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Tour Manager Spotlight: Jeff Vanderpool – Greece

April 7, 2016 Marc Amigone 1 Comment

Get to know our tour managers, well-traveled and fascinating individuals who make your ACIS experience truly exceptional. Today we’re happy to introduce you to Jeff Vanderpool. Jeff is a professional photographer and author of our newly published Teaching with Photography Lesson Plan:

Jeff Vanderpool ACIS Tour Manager

Where did you grow up, and where have you lived over the years?

I grew up in Athens, Greece, and we moved to the U.S. when I was in middle school and high school. I spent my college years in the U.S. and worked for a couple of years in NYC before relocating to London where I settled for ten years, before eventually ending up back in Greece.

What’s your educational background and how many languages do you speak?

I studied philosophy and classical civilization in college and fell in love with the art of photography. I completed an MA in photography and image theory upon moving to London. I speak English and Greek as native languages and am fluent in Italian and Spanish.

Can you tell us something interesting about yourself that others may not know?

I am generally a very open person and like to share all my experiences. I find that the more I share the more people feel they can share with me, and therefore, I’m also learning and experiencing along with them.

What’s a misconception about Greece you wish you could erase?

Greece = Acropolis and islands! There is so much more!!!

How long have you been working with ACIS?

I have been working with ACIS for about five years, most of which I have done since relocating to Greece.

What do you do when you’re not guiding for ACIS?

I specialize in heritage photography which is essentially the use of photography for the conservation and presentation of monuments old and new. Most of my clients are Non-profits, educational institutions, archeological excavations, and private individuals involved in some way or another with Greece’s vast cultural and natural heritage.

What are some of your favorite places to travel?

When I was in my twenties the world seemed a vast place and I didn’t know where to begin. I traveled as much as I could and pretty much indiscriminately. Wherever there was an opportunity to go somewhere new I would seize it. I have now settled more to the places that I like and the are more meaningful to me. I would, therefore, say that of greatest interest and one of my favorite places to travel, is Turkey. I also like to travel overland (mainly by car) in Europe as you gain a much deeper understanding of how geography and history affect the cultural diversity of Europe.

What are some of your most memorable experiences with students on tour?

My most memorable experiences have always been with groups that are curious and adventurous. I find that these are also two basic requirements for travel and learning! So my most memorable experiences are generally those where I have also discovered something new because there is always something new to discover when you are with the curious and the adventurous!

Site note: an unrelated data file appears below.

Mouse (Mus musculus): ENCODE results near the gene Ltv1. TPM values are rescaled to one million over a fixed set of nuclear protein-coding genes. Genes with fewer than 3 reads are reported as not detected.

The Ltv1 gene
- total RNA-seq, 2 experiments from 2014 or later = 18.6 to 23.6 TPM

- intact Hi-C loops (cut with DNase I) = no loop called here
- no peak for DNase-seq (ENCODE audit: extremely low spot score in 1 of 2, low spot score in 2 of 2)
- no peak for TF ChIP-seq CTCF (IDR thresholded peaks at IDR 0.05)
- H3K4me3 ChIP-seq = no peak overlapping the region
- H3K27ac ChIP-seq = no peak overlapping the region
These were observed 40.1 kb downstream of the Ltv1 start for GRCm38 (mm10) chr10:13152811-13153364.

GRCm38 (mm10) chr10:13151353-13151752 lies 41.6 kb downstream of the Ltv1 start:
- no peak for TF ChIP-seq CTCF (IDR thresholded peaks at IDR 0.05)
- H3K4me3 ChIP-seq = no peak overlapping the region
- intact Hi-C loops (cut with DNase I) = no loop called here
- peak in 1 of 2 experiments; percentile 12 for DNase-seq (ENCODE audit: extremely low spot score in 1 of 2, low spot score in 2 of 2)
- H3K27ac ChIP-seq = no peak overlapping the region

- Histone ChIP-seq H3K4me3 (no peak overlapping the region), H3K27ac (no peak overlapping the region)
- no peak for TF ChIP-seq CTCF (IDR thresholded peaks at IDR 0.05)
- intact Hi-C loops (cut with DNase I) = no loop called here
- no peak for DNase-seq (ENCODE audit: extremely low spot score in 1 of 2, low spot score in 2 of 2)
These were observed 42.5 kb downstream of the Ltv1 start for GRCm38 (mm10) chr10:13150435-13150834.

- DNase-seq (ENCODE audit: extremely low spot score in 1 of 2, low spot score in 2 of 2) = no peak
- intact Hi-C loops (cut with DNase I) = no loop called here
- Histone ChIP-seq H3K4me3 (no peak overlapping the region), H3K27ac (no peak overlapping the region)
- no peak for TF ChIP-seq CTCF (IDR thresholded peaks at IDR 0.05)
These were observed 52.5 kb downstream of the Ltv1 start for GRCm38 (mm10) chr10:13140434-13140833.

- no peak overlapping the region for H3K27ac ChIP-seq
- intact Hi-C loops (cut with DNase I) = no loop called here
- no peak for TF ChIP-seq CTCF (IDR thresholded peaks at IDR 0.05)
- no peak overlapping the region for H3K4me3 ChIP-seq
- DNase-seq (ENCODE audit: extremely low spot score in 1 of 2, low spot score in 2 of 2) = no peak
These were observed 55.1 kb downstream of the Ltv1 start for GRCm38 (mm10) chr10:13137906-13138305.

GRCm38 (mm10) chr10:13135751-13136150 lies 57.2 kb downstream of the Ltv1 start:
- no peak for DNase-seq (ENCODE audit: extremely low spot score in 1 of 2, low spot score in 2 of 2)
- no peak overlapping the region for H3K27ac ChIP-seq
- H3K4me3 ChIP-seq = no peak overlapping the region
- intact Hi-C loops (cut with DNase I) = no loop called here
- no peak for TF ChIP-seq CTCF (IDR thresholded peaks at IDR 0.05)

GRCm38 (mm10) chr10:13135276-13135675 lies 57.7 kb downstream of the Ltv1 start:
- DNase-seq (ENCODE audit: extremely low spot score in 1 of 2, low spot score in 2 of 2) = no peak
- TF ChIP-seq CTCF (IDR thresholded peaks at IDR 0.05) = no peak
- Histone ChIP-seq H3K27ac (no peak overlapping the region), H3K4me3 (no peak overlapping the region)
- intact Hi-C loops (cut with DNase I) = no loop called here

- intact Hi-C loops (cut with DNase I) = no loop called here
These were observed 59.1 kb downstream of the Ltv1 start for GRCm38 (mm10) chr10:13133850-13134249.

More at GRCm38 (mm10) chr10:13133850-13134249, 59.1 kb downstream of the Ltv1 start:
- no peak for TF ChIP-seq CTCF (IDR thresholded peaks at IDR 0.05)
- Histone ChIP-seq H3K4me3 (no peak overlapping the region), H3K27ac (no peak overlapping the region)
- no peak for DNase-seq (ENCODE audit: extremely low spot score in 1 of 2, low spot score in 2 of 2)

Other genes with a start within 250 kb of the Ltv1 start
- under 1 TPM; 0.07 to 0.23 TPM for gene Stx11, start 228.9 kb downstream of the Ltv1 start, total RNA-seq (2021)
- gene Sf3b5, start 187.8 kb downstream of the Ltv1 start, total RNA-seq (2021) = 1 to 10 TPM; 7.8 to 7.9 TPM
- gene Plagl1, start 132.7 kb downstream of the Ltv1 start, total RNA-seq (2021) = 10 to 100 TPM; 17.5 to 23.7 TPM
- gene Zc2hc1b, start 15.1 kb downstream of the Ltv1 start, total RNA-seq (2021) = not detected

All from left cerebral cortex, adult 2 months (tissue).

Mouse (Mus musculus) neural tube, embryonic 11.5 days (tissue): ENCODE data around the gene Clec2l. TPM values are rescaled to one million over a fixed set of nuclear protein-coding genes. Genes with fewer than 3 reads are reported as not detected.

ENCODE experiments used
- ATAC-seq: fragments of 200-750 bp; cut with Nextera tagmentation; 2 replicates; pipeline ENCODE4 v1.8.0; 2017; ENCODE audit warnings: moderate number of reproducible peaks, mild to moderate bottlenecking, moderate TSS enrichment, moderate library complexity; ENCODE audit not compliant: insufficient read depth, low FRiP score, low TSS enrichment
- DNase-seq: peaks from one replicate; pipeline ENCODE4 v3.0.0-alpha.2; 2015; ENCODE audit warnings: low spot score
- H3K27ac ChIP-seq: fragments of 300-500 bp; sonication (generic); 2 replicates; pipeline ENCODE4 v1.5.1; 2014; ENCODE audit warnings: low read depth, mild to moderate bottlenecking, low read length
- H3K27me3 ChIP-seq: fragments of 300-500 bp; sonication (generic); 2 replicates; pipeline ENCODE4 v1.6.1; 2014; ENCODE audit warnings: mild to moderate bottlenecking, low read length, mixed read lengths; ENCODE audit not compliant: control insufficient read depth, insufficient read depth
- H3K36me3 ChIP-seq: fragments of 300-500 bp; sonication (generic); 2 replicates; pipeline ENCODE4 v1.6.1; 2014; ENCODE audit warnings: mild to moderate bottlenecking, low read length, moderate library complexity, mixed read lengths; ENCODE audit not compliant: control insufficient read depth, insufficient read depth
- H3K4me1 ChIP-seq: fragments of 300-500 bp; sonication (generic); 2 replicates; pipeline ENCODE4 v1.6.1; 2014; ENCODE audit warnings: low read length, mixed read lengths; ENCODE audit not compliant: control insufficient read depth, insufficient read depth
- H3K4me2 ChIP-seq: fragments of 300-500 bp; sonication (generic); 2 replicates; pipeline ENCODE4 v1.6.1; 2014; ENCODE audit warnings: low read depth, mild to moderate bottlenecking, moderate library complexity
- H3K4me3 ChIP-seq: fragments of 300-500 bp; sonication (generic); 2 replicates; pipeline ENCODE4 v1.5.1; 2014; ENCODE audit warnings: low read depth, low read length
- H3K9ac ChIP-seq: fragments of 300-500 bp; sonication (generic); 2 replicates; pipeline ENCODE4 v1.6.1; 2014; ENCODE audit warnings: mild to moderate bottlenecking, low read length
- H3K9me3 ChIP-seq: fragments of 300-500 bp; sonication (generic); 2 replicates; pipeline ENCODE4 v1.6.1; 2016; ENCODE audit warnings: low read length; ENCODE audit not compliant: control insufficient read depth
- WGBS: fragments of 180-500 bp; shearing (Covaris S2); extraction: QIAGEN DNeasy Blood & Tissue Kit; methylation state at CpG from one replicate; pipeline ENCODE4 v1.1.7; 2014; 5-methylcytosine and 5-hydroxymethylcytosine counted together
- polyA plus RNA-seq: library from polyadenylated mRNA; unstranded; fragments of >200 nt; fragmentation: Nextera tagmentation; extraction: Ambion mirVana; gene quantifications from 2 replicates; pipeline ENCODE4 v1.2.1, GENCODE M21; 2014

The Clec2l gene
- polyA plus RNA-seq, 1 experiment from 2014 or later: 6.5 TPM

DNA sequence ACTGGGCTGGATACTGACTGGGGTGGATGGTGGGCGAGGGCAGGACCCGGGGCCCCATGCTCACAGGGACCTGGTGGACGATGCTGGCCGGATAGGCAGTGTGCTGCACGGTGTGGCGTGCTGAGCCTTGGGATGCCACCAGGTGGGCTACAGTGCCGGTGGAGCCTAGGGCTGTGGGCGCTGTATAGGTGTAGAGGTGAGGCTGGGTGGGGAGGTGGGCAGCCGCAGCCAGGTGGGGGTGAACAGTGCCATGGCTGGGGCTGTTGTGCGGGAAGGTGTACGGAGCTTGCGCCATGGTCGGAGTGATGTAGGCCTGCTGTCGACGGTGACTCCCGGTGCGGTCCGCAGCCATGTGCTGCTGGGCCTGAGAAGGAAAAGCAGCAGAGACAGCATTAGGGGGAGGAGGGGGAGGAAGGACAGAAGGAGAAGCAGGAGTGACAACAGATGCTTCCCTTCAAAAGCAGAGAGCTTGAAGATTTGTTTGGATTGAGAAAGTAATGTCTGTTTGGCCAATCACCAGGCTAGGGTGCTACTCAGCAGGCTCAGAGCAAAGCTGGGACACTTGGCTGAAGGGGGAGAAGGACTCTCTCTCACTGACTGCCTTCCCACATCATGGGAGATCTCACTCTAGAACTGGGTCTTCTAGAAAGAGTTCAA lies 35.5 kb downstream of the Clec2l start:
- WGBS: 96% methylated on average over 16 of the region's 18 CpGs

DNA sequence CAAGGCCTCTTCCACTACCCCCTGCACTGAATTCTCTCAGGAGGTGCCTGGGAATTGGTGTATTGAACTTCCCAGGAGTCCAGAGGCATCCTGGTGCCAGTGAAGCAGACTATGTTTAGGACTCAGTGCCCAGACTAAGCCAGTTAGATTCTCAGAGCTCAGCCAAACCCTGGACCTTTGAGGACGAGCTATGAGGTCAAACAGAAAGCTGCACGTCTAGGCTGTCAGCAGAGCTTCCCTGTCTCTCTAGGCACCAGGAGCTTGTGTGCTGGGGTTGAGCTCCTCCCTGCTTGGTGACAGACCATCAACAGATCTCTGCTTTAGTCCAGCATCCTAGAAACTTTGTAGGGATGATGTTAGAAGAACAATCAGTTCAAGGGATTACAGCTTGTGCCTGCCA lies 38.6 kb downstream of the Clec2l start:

One that stands out is a visit to a Frankish Castle in the Peloponnese in Greece. The castle was not part of the guided tour of the site we were visiting as it was perched high up the mountain and there were more significant ruins down below. The group however unanimously chose to venture up despite the challenging nature of the climb. We were all rewarded with one of the most spectacular views of the Laconian plain (the region where the city of Sparta is located) and a great castle to explore as well!

What impact have you observed travel make on students on your tours?

In concise terms, travel broadens your horizons. I find that when you travel you are in a heightened state of awareness. This is because you are out of your element (your familiar surroundings) and therefore much more aware of what is going on around you. Students will therefore always have an experience that informs them in some way. And the more they engage with their surroundings (inquire, explore, interact, etc.) the more they come away with. This is where my role lies, as I feel it is my job to help them to experience as much as they can. I have not been on a tour yet where I have had someone that has not been enriched in some way by their experience.

What would you tell a parent about sending their child on an ACIS educational tour?

Don’t hesitate! A week or so traveling can often equal months in a classroom!!

Teaching with Photography Lesson Plan


Teaching with Photography

4 Photo based activities to do with your students and enhance your curriculum.

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Marc Amigone

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